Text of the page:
Your Powerpoint slides (anything more than 3 slides), and sometimes referring to the master “deck” for the team.
Similar to “double click”, this means a thorough in-depth exploration of a particular topic.
Anything that is owed by you to your manager/team, or owed by team to client. The cause of many (really, only and all) late nights on the job.
Similar to “deep dive”, this means a thorough in-depth exploration of a particular topic.
Comprehensive study/survey of a business model with an aim to set clear expectations, risks, dependencies, etc. as part of a business proposal or M&A evaluation.
Earnings before interest, taxes, depreciation, and amortization; one of the ultimate business metrics.
A test of one’s ability to explain concepts in a short-period of time (typically 60 seconds or less). The elevator test represents a hypothetical situation where you are sharing the elevator with a VIP and need to give them a quick summary/presentation during the ride.
Also known as a project or a case; something a consulting firm is paid to do (unless it’s pro-bono, that is).
A consultant hired from another company (consulting or otherwise), typically with a higher starting position and salary than 1st year consultants. See also “parallel hire.”
Typically a “pack” of information that provides the essential “facts” on a project/industry/company, provided or compiled in the first 3 days of an engagement.
Type of bar chart that illustrates a project schedule with start and finish dates, deliverables, etc.
Global Management Consultancy, sometimes referring to just the Big 3, sometimes referring to the Big 3 plus the Big 4 accounting firms.
A detailed level of abstraction; often used in the context of increasing the fineness of the analysis, as in: “We need to get more granular here.”
Often prefaced with ‘client,’ indicates the interpersonal skills of an individual in relation to a particular group of people, as in, “That manager sure has great client hands.”
Used to indicate that after the time indicated, the listeners are on their own, because the person stating that they have a hard stop sure isn’t going to be around to help after that.
Similar to 5,000 mile view, but high-level can also mean a very rudimentary analysis (often lacking in detail).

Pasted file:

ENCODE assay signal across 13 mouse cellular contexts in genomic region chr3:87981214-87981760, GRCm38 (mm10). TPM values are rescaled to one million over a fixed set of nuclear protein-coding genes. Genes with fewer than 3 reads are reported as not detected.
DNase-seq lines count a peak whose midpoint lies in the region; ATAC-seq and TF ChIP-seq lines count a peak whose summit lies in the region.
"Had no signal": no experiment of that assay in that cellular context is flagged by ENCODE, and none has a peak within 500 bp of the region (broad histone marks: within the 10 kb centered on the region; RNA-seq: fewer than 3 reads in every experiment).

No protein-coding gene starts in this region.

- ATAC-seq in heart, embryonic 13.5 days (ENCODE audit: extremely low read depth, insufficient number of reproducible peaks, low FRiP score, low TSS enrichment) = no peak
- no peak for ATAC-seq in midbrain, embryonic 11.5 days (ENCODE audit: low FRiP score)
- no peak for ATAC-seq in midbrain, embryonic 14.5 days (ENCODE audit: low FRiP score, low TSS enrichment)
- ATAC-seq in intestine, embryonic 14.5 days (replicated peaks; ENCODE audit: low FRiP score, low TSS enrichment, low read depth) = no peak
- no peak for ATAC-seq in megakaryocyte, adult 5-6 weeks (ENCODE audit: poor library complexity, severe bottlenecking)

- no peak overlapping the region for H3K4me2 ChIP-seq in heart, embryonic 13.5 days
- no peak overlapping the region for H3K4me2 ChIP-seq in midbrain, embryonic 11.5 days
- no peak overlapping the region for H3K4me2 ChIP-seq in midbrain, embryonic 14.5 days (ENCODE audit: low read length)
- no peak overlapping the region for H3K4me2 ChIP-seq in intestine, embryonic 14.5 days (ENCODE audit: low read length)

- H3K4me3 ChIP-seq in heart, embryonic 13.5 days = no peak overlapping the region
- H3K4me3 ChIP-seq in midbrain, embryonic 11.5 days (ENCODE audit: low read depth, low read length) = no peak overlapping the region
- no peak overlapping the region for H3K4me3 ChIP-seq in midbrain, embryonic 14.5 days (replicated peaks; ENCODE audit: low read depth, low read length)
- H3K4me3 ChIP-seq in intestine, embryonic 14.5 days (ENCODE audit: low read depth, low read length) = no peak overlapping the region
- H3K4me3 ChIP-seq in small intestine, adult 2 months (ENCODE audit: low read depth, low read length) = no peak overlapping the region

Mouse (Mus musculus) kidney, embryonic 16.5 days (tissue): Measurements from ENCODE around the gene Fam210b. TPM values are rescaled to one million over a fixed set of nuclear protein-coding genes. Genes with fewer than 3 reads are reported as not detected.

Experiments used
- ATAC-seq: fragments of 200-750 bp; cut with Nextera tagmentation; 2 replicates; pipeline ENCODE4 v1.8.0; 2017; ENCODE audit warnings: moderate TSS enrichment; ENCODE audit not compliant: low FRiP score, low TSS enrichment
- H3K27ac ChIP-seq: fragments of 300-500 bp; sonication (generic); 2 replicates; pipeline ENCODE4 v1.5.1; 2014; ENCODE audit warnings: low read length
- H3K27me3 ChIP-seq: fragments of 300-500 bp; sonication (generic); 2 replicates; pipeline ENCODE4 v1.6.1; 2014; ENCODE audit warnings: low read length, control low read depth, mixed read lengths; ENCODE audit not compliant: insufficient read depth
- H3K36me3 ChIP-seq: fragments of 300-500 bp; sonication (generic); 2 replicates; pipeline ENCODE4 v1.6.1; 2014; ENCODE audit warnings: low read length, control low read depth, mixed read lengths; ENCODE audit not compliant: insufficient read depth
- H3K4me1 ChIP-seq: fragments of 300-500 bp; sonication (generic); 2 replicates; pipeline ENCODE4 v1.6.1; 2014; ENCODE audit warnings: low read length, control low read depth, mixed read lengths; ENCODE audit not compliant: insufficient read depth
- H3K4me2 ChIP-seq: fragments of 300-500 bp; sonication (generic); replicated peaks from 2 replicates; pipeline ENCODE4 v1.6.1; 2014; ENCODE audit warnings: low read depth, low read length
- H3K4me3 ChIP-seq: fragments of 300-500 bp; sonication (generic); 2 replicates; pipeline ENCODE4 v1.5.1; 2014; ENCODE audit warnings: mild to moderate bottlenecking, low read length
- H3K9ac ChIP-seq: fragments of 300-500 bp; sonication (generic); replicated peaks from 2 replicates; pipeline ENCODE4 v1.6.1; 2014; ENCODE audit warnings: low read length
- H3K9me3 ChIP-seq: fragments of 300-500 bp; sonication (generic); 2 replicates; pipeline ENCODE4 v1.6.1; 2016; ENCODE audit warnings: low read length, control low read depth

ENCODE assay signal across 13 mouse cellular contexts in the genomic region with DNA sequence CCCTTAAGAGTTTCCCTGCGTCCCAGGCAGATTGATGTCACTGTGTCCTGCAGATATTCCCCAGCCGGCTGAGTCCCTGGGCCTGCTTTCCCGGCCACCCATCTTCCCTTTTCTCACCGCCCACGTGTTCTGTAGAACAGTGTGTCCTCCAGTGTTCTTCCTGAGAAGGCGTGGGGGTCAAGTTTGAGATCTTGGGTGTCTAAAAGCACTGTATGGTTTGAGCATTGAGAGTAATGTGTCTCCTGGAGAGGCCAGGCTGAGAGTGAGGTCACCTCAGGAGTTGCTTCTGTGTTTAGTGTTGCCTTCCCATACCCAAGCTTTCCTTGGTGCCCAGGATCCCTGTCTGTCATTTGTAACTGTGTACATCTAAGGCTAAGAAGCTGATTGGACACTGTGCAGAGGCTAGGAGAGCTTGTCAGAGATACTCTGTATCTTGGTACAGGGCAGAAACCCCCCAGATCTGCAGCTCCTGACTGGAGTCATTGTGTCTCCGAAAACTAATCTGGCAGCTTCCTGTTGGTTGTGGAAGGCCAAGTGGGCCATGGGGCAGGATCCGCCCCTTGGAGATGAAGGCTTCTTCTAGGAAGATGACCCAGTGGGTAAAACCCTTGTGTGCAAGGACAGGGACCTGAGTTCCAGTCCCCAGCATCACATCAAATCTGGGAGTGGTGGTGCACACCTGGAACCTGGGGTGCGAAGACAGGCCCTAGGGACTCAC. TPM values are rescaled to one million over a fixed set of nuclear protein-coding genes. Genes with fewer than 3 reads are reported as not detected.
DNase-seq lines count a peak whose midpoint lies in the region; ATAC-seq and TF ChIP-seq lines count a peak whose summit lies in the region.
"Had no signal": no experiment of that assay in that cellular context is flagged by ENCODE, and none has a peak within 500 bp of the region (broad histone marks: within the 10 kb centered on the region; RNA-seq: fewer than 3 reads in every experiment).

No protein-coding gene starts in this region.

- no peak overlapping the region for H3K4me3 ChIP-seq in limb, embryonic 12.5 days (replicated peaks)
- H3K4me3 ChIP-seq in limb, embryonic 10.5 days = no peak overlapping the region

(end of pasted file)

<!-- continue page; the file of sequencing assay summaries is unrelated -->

Hope you're doing well
A generally well-intended but insincere interpolation used at the beginning of most voicemails to replace the standard pleasantries that would be present in verbal communications; use of this phrase does not indicate actual interest in the well-being of the recipient; also found with alarming frequency in electronic mail
I need someone who can hit the ground running
Really means, “I am screwed.” Because no one can hit the ground running. You need to at least assess what race you’re in and who else is running.
I’m calling to touch base
“I want something from you but I can’t say it up front” or “I am worried that you are lost and I’m sniffing around for signs to confirm my hunch” or “I’m calling because you micromanage me.”
Keep this on your radar
“This will come back to bite you. Or me.”
Critical, essential, required, important, central; the key analysis is generally the linchpin; often used as a noun, and with such frequency that its significance has been diluted, because everything is now ‘key.’
Let me play this back
Said when the listener wants to refract and color the conversation through his or her own perspective, under the pretense of reviewing the transcript of what’s been said; in this manner the listener can pretend he or she is a tape recorder.
Let’s close the loop
“Let me make sure in advance that I’m not going to get into trouble for this one.”
Let’s hit a home run